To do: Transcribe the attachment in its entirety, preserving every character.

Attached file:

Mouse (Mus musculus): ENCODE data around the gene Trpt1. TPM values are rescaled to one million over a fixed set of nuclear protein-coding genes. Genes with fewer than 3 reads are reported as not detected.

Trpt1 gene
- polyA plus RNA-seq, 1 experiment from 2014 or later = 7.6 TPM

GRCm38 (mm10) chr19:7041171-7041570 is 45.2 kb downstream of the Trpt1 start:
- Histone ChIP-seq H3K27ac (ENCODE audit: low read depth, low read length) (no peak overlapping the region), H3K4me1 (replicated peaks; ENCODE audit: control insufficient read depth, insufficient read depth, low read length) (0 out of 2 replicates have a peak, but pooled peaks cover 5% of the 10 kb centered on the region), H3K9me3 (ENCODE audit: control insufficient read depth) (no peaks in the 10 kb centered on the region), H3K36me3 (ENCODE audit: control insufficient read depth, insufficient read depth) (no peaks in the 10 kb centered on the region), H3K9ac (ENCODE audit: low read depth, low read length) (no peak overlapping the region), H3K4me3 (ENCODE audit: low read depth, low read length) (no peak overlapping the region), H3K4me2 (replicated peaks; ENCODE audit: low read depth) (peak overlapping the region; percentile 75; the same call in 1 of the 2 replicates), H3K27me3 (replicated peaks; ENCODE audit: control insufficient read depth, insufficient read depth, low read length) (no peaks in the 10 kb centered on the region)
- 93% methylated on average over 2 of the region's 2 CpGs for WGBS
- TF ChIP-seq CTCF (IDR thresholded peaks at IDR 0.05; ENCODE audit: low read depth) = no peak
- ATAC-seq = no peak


Mouse (Mus musculus): ENCODE data around the gene Trpt1. TPM values are rescaled to one million over a fixed set of nuclear protein-coding genes. Genes with fewer than 3 reads are reported as not detected.

Trpt1 gene
- polyA plus RNA-seq, 1 experiment from 2014 or later = 7.6 TPM

GRCm38 (mm10) chr19:7041171-7041570 is 45.2 kb downstream of the Trpt1 start:
- Histone ChIP-seq H3K27ac (ENCODE audit: low read depth, low read length) (no peak overlapping the region), H3K4me1 (replicated peaks; ENCODE audit: control insufficient read depth, insufficient read depth, low read length) (0 out of 2 replicates have a peak, but pooled peaks cover 5% of the 10 kb centered on the region), H3K9me3 (ENCODE audit: control insufficient read depth) (no peaks in the 10 kb centered on the region), H3K36me3 (ENCODE audit: control insufficient read depth, insufficient read depth) (no peaks in the 10 kb centered on the region), H3K9ac (ENCODE audit: low read depth, low read length) (no peak overlapping the region), H3K4me3 (ENCODE audit: low read depth, low read length) (no peak overlapping the region), H3K4me2 (replicated peaks; ENCODE audit: low read depth) (peak overlapping the region; percentile 75; the same call in 1 of the 2 replicates), H3K27me3 (replicated peaks; ENCODE audit: control insufficient read depth, insufficient read depth, low read length) (no peaks in the 10 kb centered on the region)
- 93% methylated on average over 2 of the region's 2 CpGs for WGBS
- TF ChIP-seq CTCF (IDR thresholded peaks at IDR 0.05; ENCODE audit: low read depth) = no peak
- ATAC-seq = no peak